Create opportunities for employers and job-seekers alike with these proposed policies to help close chronic skills gaps.
A tightening labor market, persistent skills gaps (in fields from manufacturing to technology), and the short shelf life of skills in the rapidly changing digital economy, have led to a seemingly paradoxical narrative in the education-to-employment pipeline.
In manufacturing, for instance, 70 percent of companies now face shortages of workers with the necessary technology skills. And yet millions of Americans struggle to find jobs that put them on a path toward social and economic mobility or, at least, a comfortable perch in the middle class.
What’s worse, the compounding forces of automation and artificial intelligence (AI) will begin to dislocate a growing number of workers — putting unprecedented pressure on an education and workforce development system that is ill-equipped to tackle looming reskilling and training challenges.
New Models Emerge
In the last five years, an array of non-accredited education and training providers has surfaced to address these challenges, including General Assembly, as well as on-demand learning platforms, ultra-low-cost course providers (like StraighterLine or Coursera), and new approaches to “education as an employee benefit” (pioneered by companies like Chipotle, in partnership with Guild Education).
This piece has been adapted from Talent Economy. Read General Assembly and Whiteboard Advisors’ full white paper, Investing in Talent, here (PDF).
Amid complex external and economic pressures, companies must face the reality that the nature of business is changing. The pace of technological change continues to accelerate, and in an era in which the shelf life of skills is less than five years, it is critical for employers to prepare their workers to adapt to the shifting demands of work in the digital age.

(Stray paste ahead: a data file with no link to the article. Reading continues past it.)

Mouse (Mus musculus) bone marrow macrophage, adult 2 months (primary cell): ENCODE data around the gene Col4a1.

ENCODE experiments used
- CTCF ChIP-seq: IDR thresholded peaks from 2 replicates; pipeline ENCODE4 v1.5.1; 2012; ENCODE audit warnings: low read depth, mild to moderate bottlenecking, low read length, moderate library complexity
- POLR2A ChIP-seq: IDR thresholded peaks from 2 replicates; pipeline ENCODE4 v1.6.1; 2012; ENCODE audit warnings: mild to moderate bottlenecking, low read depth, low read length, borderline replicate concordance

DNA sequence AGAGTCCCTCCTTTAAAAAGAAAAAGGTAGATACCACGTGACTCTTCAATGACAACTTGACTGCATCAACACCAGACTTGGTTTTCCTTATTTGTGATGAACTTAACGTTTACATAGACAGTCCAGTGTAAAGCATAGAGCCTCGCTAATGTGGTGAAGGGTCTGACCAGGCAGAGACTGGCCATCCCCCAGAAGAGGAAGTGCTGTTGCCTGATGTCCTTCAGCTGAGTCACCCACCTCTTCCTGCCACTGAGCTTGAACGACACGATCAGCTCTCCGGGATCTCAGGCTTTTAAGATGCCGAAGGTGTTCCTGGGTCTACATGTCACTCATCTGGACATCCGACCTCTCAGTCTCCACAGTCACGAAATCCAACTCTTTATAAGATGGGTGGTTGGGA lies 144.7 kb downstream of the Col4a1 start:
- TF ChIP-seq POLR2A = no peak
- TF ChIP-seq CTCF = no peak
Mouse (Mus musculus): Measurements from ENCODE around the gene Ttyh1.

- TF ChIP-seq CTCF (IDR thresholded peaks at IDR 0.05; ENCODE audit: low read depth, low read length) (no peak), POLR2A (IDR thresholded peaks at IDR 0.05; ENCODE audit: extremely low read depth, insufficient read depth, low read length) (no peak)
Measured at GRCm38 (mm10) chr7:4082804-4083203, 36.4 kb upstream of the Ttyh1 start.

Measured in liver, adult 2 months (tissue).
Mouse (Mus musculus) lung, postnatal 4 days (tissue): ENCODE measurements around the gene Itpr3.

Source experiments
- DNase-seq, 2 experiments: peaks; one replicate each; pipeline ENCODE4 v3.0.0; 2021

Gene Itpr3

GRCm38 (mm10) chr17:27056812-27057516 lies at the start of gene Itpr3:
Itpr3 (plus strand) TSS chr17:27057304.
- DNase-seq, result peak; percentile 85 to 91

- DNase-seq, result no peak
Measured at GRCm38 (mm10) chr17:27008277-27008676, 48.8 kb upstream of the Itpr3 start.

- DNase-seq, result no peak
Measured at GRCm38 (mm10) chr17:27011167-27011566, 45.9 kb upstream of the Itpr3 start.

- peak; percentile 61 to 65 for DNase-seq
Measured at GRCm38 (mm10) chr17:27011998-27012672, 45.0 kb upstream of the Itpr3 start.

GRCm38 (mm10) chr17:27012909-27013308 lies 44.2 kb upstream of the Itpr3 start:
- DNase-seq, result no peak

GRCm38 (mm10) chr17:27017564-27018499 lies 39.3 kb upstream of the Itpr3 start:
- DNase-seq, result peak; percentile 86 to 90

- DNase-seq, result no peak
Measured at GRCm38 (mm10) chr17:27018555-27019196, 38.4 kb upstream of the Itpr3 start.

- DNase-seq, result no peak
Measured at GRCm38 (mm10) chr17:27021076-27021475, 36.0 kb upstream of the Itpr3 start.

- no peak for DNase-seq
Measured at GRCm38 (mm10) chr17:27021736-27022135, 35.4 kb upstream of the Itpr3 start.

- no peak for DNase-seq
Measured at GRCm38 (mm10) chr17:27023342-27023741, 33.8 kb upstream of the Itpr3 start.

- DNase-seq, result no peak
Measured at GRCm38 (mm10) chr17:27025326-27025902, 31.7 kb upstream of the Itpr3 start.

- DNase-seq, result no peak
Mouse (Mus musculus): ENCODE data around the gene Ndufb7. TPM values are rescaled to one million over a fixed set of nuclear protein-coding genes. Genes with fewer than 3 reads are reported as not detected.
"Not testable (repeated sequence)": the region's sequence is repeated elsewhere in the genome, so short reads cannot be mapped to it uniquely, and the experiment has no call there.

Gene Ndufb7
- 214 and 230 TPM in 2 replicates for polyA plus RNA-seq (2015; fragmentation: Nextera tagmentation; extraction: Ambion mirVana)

The good news for employers is that current federal policy provides tax-advantaged opportunities for companies to support employees’ educational aspirations. Rooted in sections 117, 127, and 132 of the tax code, educational tax benefits are somewhat unique in that they provide a double benefit: They are both deductible for the employer, and tax free to the employee.
When our co-founders launched General Assembly in 2011, they didn’t set out to start an education company – let alone, an entirely new category of education. To put things in perspective, at the end of 2013, GA had served just over 5,000 students. By the end of this year, over 20,000 students will have completed our programs in technology, business, data, and design.